According to a new Rasmussen poll of likely GOP Caucus Goers, former Arkansas governor Mike Huckabee has taken the lead in Iowa, with 28% of the vote, just ahead of Mitt Romney, who has 25%. (Rudy 12%, Thompson 11%, Ron Paul 5%, everyone else <5%.)
Hendrik Hertzberg's article on Huckabee in this week's issue of The New Yorker is one of the Most Read on the magazine's web site.
The New York Times featured three articles on Huckabee over the last few days, including yesterday's "Success Is Testing the Huckabee Campaign" and Michael Luo's article on Wednesday: "In Iowa, Mormon Issue Is Benefiting Huckabee.
"Mr. Huckabee’s rise in Iowa — some recent polls now put him in a dead heat with Mr. Romney, who had led surveys for months — has been fueled by evangelical Christians, who believe Mormonism runs counter to Christian orthodoxy."This morning's Associated Press's article "Huckabee Hopes for New Hampshire Boost," starts off thus:
"Barely a blip on New Hampshire's political radar screen a month ago, former Arkansas Gov. Mike Huckabee is generating buzz, curiosity and speculation that a decent showing here could secure his spot in the top tier of GOP presidential contenders."In fact, Huckabee is suddenly all over the media, with everyone talking about his sudden rise in Iowa - he was polling around 2% in Iowa back in May. Longtime political analyst Mark Halperin, now at Time, said Huckabee did the best at this week's Republican debate, and other conservatives agreed. National Journal has even come up with the term "Huck-a-mania" to describe what's happening. Everybody, it seems, now hearts Huckabee.
Oh yeah, he's also got Chuck Norris campaigning for him. Chuck's in Huckabee's new ad, and he showed up at the debate the other night as well, drawing more attention to Huckabee. The Norris angle is interesting enough that the Los Angeles Times wrote about it yesterday: "Is Chuck Norris Huckabee's secret weapon?" [First line: "Chuck Norris doesn't endorse candidates, he kicks them into the stratosphere."] Author Tina Daunt says that after Chuck announced his endorsement,
"Huckabee became the presidential example of tough-guy cool. You thought Fred Thompson was going to be the law-and-order candidate? He was looking like a worn-out hound dog Wednesday night as Huckabee strode into the debate with the still buffed-up, 67-year-old Norris by his side."I've been puzzled all along why Huckabee wasn't doing better, especially when you look at the other Republican candidates. For months there were media reports about Evangelical "leaders" like Dobson not knowing which Republican to support. These hypocrites wouldn't even consider Huckabee, even though he's a Baptist minister and solid evangelical, because he didn't have enough money. Look for stories in the next week or so about God suddenly telling them to endorse Huckabee.
What's interesting is to see how many Liberals actually respect Huckabee, even though they disagree with him on various issues. He's been called likable, thoughtful and well-spoken (though not "articulate"). This has been going on for months in the Liberal blogworld, and the trend has carried over into the mainstream media pieces on Huckabee. I recommend reading Hertzberg's article for what he has to say bout Huckabee - it's a good introduction to the man - and how he says it. His conclusion, for example:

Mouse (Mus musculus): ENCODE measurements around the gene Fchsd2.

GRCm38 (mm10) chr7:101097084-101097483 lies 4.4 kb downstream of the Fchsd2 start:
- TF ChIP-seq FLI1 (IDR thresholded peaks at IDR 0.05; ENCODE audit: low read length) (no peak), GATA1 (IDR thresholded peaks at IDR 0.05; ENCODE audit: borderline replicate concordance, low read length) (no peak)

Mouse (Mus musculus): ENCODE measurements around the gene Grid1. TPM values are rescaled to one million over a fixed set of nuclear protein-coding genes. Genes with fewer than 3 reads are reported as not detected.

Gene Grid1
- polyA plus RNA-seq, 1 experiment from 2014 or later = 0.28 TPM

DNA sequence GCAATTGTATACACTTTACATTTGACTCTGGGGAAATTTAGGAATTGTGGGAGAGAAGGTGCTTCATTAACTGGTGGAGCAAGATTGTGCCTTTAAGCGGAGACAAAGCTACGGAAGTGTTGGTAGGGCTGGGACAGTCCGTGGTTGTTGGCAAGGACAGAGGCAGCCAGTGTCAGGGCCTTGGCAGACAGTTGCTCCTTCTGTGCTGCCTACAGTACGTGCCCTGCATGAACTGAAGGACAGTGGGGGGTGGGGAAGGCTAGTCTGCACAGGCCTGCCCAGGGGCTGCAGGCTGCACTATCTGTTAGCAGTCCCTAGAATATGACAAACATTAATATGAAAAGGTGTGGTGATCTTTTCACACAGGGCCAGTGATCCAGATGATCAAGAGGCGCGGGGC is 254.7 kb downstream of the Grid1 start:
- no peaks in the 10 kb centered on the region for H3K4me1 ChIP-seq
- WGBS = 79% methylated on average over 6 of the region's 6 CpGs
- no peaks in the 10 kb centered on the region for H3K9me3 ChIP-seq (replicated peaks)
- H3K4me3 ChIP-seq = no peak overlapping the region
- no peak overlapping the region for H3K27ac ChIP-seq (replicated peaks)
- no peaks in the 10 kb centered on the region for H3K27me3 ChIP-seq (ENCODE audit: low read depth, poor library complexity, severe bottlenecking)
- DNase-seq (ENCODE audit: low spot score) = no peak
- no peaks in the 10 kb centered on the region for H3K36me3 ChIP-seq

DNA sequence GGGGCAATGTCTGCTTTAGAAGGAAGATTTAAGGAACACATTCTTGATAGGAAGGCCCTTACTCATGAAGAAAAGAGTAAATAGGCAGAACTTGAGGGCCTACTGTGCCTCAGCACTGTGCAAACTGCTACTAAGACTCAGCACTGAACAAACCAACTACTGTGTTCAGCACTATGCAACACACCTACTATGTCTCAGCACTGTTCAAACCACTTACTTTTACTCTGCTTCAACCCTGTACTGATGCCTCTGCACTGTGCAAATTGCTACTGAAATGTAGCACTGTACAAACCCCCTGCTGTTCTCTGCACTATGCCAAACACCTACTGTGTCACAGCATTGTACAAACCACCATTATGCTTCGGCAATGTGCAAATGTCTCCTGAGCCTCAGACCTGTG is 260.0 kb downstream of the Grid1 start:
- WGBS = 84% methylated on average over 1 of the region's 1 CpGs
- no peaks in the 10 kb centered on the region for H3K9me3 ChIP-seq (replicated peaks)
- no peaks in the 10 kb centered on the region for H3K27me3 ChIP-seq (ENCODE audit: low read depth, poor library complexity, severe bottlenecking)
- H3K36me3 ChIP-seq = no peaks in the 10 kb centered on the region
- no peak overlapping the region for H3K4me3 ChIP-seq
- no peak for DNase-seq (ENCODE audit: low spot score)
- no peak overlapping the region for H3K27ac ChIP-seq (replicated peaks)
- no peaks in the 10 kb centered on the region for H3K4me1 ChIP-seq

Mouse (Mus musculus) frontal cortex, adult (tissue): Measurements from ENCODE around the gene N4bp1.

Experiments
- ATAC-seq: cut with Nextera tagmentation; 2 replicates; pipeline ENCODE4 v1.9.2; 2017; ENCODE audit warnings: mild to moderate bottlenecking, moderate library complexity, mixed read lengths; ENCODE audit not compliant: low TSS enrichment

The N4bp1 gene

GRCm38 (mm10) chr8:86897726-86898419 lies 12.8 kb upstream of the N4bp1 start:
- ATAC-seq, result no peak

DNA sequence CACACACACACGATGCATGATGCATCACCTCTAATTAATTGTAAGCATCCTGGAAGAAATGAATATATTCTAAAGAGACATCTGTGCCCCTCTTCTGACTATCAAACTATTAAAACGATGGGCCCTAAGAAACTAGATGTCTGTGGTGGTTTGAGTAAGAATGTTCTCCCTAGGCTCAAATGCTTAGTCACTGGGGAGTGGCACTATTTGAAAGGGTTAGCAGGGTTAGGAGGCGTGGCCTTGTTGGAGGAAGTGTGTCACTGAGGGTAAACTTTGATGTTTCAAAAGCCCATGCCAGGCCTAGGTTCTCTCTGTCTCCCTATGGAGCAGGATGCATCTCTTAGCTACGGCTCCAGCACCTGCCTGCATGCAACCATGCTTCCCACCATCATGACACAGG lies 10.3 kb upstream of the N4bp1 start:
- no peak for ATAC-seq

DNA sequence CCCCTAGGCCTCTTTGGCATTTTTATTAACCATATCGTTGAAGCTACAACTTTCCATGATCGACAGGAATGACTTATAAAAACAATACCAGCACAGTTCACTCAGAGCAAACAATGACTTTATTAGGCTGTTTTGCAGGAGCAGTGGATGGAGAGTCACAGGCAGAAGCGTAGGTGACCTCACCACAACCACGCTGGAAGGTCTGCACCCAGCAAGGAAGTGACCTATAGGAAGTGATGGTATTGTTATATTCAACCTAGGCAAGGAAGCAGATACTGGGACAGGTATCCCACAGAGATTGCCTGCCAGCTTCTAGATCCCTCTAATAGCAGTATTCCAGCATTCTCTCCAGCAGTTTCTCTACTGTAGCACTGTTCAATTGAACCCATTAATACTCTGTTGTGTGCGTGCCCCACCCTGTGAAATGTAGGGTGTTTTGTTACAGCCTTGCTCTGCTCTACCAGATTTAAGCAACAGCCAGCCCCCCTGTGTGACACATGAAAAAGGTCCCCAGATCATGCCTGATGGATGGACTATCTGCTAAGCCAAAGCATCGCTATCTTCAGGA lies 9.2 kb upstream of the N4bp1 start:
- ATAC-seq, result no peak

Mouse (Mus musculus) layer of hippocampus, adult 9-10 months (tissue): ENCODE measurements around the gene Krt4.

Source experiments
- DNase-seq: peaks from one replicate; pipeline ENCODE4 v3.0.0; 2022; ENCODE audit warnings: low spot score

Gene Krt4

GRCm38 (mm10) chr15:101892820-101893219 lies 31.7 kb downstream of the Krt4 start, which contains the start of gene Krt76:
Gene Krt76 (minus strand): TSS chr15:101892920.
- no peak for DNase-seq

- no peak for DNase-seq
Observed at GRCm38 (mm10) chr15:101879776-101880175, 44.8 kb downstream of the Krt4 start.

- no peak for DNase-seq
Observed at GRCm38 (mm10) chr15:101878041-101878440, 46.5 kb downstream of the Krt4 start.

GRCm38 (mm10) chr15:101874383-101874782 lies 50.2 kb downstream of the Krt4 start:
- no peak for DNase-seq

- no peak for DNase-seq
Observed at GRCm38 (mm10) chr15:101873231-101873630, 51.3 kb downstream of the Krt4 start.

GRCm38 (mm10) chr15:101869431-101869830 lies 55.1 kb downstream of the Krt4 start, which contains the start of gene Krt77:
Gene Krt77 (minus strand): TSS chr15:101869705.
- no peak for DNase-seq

To all appearances, Huckabee’s gentle rhetoric is a reflection of temperament, not a stylistic tactic. Arkansans caution that he is capable of churlishness. But his history suggests that he prefers consensus to confrontation, that he regards government as a tool for social betterment, and that he has little taste for war, cultural or otherwise. He seems to regard liberalism not as a moral evil, a mental disease, or a character flaw—merely as a political point of view he mostly disagrees with. That may not seem like much, but it makes a nice change.The money issue is real - Huckabee hasn't been able to raise much at all. Despite going up against Romney's millions, however, he's now in the lead in Iowa or close enough in other polls to call it an even race. More importantly, he's getting serious media buzz at just the right time. What might he accomplish if he does start to raise real money?
A likable and conservative white male versus Hillary Clinton. Evangelicals energized by a Baptist minister running for President and Hillary being the opponent. A large group of Democrats and Independents discouraged by Hillary getting the nomination. (And I'm sorry - it's not just me. I talked to about a dozen people over Thanksgiving - New York area liberals from various backgrounds, many of whom didn't know each other. Not a single one liked Hillary. Her high "unfavorable" numbers don't come from the vast right-wing conspiracy alone - they often come from within her own party.) Could Huckabee actually be competitive against Hillary in the general election? In a Zogby Poll released this week, Huckabee defeats Clinton in a head-to-head matchup, 44% to 39%. Hillary actually loses to all five major Republican candidates, but she loses to Huckabee by the widest margin. [Obama beats all five Republicans, including Huckabee 46%-40%. Edwards beats four of the five, tying with McCain.]
I'm not sure Huckabee can win the Republican nomination. His lack of money will hurt him in the long run. He's going to need a win in Iowa, a good showing in New Hampshire, the fists of Chuck Norris, and the continued love of the media. But the Republican rank and file are still looking for someone they can get behind. That much is clear. Would it really be that surprising to see them turn to Huckabee?